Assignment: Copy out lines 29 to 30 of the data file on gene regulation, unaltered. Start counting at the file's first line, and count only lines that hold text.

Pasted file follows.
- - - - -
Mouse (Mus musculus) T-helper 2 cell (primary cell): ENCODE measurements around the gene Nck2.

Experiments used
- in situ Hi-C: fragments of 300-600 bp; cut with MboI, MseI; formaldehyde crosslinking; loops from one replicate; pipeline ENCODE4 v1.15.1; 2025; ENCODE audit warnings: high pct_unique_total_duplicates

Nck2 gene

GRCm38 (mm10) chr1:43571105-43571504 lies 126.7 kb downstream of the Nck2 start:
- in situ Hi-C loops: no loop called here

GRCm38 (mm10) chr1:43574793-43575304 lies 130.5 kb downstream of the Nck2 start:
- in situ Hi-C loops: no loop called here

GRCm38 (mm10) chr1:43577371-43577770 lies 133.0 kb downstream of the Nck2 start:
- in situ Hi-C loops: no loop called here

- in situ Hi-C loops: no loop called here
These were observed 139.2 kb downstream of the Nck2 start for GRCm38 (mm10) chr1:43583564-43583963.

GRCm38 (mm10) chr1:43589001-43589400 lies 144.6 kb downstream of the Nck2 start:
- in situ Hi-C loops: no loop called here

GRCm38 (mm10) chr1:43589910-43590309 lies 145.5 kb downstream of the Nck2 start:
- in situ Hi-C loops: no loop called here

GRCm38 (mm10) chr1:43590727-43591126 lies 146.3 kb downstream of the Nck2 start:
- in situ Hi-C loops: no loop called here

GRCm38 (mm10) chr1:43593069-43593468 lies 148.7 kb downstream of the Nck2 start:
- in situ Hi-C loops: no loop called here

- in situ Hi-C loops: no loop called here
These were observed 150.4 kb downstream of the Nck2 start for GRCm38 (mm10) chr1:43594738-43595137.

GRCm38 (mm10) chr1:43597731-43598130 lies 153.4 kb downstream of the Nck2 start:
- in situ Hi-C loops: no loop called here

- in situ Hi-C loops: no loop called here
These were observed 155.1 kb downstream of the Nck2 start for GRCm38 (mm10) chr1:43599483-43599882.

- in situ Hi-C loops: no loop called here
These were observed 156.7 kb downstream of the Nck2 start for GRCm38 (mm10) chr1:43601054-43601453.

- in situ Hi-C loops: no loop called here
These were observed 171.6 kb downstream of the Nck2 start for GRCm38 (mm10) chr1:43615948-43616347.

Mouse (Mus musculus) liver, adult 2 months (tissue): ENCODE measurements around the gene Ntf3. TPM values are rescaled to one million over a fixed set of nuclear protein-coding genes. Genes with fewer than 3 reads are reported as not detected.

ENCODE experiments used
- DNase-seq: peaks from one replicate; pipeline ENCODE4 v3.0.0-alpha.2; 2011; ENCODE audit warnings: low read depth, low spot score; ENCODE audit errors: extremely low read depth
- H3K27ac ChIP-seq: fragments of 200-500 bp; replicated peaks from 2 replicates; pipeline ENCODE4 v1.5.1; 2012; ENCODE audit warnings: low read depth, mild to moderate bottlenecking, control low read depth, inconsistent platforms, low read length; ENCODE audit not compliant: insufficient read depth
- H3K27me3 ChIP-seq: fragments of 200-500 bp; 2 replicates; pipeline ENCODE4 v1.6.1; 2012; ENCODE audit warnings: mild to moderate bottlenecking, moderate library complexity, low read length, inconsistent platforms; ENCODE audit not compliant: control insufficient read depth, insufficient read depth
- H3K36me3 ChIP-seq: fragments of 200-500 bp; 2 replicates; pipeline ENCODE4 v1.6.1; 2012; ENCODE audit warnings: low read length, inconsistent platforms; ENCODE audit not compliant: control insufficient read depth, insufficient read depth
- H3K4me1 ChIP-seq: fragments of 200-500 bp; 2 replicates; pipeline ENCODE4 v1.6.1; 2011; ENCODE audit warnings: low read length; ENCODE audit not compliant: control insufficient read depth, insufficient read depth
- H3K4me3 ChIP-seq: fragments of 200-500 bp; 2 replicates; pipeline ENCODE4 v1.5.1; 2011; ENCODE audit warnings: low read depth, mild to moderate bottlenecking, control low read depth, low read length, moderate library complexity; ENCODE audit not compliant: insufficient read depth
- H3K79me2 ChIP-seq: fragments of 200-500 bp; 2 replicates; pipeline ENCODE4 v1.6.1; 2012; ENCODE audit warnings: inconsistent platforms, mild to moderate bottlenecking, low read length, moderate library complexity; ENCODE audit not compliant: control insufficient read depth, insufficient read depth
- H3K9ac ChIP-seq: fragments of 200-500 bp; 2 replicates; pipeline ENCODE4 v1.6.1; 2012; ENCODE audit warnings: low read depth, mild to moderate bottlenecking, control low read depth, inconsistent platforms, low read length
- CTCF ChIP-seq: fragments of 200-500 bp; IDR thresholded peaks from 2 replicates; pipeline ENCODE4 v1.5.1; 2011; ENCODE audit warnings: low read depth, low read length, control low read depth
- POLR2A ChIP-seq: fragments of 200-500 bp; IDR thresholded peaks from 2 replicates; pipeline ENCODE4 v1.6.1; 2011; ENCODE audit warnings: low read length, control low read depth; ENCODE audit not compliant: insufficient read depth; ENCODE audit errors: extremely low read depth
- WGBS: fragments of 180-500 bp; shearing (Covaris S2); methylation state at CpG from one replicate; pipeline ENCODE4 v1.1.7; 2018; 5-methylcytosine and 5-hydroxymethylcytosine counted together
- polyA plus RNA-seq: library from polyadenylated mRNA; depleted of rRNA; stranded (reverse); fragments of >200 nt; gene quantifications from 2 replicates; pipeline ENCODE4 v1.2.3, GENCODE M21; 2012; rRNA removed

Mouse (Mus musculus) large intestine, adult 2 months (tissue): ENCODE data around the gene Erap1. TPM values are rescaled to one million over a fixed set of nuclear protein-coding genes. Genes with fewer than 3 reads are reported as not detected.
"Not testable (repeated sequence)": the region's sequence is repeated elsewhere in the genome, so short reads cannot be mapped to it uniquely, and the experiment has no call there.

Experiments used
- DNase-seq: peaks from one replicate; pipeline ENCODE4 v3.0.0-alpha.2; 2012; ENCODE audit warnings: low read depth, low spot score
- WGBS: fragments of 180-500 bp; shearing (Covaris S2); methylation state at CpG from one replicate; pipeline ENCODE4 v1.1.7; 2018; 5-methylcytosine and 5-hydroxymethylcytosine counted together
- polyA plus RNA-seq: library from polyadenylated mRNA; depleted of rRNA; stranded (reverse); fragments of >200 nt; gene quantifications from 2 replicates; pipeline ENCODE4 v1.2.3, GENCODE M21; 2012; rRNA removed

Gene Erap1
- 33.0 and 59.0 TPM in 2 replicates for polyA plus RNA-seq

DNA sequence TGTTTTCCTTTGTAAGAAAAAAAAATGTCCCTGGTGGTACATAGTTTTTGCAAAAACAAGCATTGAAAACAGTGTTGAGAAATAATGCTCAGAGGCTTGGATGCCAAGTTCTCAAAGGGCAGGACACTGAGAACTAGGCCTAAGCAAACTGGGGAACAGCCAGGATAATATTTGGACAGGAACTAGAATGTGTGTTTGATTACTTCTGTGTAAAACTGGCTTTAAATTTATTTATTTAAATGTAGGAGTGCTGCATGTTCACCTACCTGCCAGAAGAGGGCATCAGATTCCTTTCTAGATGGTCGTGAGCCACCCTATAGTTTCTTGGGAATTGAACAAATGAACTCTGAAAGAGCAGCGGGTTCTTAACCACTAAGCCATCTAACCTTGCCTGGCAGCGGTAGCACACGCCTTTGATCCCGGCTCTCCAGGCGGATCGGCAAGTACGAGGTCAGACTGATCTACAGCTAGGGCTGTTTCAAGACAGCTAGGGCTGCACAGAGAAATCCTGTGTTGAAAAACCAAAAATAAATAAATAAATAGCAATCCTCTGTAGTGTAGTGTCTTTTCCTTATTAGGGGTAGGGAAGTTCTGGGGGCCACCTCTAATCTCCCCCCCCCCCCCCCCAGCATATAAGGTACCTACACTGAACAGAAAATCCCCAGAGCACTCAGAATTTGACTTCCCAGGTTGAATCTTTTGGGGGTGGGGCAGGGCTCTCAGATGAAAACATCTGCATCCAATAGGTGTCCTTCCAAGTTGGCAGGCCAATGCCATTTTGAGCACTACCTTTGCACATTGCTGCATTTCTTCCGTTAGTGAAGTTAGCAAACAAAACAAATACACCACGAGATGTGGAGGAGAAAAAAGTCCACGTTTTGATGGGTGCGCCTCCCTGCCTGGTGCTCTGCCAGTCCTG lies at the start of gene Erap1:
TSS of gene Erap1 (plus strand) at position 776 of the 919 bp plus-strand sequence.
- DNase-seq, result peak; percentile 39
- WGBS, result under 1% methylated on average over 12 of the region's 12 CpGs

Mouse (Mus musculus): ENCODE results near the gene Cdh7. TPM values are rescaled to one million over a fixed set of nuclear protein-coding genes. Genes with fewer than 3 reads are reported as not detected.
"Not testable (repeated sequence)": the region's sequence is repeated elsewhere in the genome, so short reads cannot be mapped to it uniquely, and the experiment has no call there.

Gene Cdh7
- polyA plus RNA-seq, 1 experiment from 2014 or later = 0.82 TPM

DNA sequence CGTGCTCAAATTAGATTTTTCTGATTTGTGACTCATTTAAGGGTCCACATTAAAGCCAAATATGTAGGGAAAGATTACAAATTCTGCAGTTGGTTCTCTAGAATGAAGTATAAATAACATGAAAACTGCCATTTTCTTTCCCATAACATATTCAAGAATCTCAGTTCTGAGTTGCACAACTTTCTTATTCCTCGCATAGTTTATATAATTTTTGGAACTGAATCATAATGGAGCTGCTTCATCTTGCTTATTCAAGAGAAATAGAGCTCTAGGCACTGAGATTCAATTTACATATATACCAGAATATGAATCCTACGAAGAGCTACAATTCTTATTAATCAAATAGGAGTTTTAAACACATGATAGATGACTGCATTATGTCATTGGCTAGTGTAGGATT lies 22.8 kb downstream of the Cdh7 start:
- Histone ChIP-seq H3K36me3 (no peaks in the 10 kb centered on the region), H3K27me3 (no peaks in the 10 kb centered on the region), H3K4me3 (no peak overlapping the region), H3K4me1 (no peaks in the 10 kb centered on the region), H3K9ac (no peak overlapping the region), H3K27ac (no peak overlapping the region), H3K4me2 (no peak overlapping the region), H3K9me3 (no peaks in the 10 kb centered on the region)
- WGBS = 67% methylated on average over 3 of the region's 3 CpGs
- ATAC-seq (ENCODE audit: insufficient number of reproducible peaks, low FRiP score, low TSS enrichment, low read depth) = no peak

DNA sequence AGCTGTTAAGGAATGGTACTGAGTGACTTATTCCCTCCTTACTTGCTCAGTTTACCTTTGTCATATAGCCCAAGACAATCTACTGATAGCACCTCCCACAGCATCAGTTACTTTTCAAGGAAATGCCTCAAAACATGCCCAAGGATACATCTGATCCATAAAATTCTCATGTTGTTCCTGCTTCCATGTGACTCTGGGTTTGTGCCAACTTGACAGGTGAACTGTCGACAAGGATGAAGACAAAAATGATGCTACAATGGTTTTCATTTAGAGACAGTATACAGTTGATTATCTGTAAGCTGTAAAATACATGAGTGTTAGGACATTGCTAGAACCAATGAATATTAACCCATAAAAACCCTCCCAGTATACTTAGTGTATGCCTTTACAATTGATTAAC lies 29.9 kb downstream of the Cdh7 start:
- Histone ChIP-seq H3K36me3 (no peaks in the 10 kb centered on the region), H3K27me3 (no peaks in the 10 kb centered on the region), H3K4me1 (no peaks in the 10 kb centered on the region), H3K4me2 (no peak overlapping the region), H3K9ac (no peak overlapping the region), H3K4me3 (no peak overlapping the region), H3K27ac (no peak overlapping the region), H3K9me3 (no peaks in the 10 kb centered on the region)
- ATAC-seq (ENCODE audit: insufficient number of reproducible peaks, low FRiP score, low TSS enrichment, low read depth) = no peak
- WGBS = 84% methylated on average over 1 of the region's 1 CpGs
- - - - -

- in situ Hi-C loops: no loop called here
These were observed 171.6 kb downstream of the Nck2 start for GRCm38 (mm10) chr1:43615948-43616347.